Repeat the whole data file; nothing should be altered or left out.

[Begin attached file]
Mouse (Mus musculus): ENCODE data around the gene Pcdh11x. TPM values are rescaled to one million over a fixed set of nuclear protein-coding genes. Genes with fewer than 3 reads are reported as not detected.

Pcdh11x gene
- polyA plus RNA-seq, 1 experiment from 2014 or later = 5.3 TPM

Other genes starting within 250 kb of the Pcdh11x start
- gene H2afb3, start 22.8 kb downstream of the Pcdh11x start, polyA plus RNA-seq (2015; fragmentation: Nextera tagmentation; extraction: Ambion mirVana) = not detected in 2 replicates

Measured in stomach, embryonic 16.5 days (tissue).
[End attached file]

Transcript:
Mouse (Mus musculus): ENCODE data around the gene Pcdh11x. TPM values are rescaled to one million over a fixed set of nuclear protein-coding genes. Genes with fewer than 3 reads are reported as not detected.

Pcdh11x gene
- polyA plus RNA-seq, 1 experiment from 2014 or later = 5.3 TPM

Other genes starting within 250 kb of the Pcdh11x start
- gene H2afb3, start 22.8 kb downstream of the Pcdh11x start, polyA plus RNA-seq (2015; fragmentation: Nextera tagmentation; extraction: Ambion mirVana) = not detected in 2 replicates

Measured in stomach, embryonic 16.5 days (tissue).